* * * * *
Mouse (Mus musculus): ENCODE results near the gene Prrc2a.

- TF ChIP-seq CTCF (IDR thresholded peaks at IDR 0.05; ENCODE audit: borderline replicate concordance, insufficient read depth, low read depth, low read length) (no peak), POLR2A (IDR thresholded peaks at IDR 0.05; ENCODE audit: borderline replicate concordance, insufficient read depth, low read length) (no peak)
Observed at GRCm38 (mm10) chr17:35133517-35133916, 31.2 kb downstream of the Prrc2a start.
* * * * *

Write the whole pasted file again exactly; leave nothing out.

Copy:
Mouse (Mus musculus): ENCODE results near the gene Prrc2a.

- TF ChIP-seq CTCF (IDR thresholded peaks at IDR 0.05; ENCODE audit: borderline replicate concordance, insufficient read depth, low read depth, low read length) (no peak), POLR2A (IDR thresholded peaks at IDR 0.05; ENCODE audit: borderline replicate concordance, insufficient read depth, low read length) (no peak)
Observed at GRCm38 (mm10) chr17:35133517-35133916, 31.2 kb downstream of the Prrc2a start.